Switching cell phone carriers – again

I have written extensively about my experiences with Verizon and, later, Consumer Cellular.  Both companies provided good service (Consumer Cellular, I am told, runs off the AT&T network; Verizon has its own network).  When I switched to Consumer Cellular, I bought myself an unlocked GSM phone, noting at the time it would allow me to switch carriers if things didn’t work out.

After my initial disappointment with Consumer Cellular’s less than transparent disclosure of the optional fees it chose to impose, I was basically a satisfied customer.  Consumer Cellular’s model is to have tiered voice and data/text plans that charge different rates for different levels of use.  Customers can change plans at will, even retroactively, within each billing period.  Thus, if you go over your voice minutes or data use, you can step up to a higher plan after the fact, as long as your billing period hasn’t expired.  Consumer Cellular helps with usage alerts and an app that lets you monitor your usage, though accurate totals often take hours or days to show up, which can cause a problem if your cumulative usage approaches you plan limit near the end of your billing period.

The problem for me was not so much on the voice end (I usually stayed within the 250 minute plan, with minutes being charged on every incoming or outgoing call, regardless of day or time).  Data allowances were very low, however, and if you went over 150 mb per month, you would end up paying over $30 per month with taxes and fees.  While staying within plans that cost under $30 per month usually was possible for me, I found I was worrying about usage more than I should, and not using my phone in situations where using it would be more convenient for me.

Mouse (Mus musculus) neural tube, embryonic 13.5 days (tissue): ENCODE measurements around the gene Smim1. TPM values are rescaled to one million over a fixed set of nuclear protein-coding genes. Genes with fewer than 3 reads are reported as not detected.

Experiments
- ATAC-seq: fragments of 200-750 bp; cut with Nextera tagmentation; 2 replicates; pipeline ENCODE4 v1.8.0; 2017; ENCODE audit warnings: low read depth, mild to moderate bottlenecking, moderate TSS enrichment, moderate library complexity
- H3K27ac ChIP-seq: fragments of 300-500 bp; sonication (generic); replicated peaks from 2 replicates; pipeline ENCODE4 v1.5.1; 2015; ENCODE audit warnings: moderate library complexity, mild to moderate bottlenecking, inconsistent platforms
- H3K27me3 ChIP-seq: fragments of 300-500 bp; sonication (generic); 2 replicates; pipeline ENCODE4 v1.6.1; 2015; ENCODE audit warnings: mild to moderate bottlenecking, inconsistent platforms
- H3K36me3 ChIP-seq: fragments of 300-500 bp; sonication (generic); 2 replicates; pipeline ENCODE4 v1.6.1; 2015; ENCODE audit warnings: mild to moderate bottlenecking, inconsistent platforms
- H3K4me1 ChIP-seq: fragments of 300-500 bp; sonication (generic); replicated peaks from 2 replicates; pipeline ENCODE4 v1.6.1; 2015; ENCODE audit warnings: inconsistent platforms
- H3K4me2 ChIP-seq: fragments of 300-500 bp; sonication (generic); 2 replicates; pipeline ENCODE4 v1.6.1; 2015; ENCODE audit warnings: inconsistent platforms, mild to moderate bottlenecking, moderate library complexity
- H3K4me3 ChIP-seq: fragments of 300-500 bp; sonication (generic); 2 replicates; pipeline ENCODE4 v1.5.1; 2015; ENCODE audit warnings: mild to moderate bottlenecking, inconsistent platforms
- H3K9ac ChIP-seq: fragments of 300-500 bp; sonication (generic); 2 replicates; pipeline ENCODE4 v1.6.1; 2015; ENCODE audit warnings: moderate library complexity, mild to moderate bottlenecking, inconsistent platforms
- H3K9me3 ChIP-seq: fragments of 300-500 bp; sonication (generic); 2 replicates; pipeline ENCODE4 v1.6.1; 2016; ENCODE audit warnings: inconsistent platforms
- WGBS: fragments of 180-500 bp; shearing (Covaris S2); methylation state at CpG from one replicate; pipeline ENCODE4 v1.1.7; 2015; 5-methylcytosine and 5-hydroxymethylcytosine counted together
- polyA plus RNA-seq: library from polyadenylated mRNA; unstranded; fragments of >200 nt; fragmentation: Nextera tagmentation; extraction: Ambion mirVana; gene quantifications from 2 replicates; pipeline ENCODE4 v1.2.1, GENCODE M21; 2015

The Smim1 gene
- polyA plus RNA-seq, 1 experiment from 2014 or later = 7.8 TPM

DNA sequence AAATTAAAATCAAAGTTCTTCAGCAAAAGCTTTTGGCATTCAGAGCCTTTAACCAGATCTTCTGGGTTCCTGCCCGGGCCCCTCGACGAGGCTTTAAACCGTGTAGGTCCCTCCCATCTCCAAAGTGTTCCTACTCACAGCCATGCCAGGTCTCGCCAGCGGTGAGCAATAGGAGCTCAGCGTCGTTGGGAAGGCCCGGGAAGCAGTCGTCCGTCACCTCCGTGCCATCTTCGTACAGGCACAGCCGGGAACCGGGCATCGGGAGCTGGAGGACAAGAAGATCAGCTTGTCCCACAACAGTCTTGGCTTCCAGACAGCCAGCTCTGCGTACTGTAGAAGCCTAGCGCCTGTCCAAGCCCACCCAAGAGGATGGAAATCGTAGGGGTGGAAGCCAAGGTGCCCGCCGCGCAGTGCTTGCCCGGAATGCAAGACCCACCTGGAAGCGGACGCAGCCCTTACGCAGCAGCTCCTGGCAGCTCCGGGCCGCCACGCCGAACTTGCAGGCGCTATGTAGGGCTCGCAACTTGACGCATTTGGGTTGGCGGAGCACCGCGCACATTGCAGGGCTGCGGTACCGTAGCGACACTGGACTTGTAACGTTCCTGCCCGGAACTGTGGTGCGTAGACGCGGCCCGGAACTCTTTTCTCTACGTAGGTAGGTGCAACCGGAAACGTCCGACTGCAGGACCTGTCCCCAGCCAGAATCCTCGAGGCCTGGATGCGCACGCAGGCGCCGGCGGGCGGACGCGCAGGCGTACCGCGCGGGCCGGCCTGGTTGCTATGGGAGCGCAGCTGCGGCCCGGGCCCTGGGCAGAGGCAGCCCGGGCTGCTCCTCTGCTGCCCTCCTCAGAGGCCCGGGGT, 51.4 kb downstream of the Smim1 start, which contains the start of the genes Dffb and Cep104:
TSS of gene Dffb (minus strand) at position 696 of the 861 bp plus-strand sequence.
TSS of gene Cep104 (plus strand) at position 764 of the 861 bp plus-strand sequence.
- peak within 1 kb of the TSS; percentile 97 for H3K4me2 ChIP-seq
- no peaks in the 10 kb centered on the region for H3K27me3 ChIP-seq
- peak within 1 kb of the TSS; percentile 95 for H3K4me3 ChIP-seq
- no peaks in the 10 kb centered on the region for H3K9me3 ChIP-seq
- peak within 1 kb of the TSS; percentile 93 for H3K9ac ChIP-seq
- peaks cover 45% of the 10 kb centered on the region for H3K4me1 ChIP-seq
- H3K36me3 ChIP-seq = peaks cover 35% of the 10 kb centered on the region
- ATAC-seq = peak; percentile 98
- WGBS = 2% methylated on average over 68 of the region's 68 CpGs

I therefore started looking at other carriers.  Not a major data user (as a result of having to monitor my use as a Consumer Cellular customer), and seeing that most plans now offer unlimited talk and text, I considered two carriers — MetroPCS, which offers a $30 plan with one gigabyte of data, and Cricket, which offers a $40 plan (which can be reduced to $35 with auto-pay enrollment) with 2.5 g of data.  The prices for both plans include all taxes and fees, and there are no extra charges if you go over your data limit — instead, you get “throttled” down to dial-up speeds for the rest of the billing period.

In part because I was satisfied with AT&T’s service while I was a Consumer Cellular customer (MetroPCS runs on the T-Mobile network), and in part because of the higher data allowance, I opted to try Cricket.  I saw on the web site a $50 offer for new customers (that would offset the cost of a new SIM card and activation) and stopped in at my local retailer to talk.  That retailer told me it could not honor the $50 offer; and it directed me to one of the stores that could.  There, I was told that my Consumer Cellular number was “owned” by AT&T, which owns Cricket, and as to which the offer did not apply. However, he offered me a $20 rebate available to AARP members, of which I am one.  I decided to take the plunge.

The switch over (“porting” in industry lingo) took a few hours, and everything worked after the process was complete.  I would rate the process as relatively painless.

So far, my experience with Cricket has been good.  I’ve had no operational or coverage issues at all.  I still have my phone set to use wi fi by default, and see no problem staying well within the 2.5 g monthly data allowance.

One nice feature Cricket offers is unlimited talk, data and texting in Canada and Mexico on higher priced plans.  The Cricket sales rep told me it was easy to temporarily switch plans, and I may give it a try when I take a planned trip to Canada later this summer.

 

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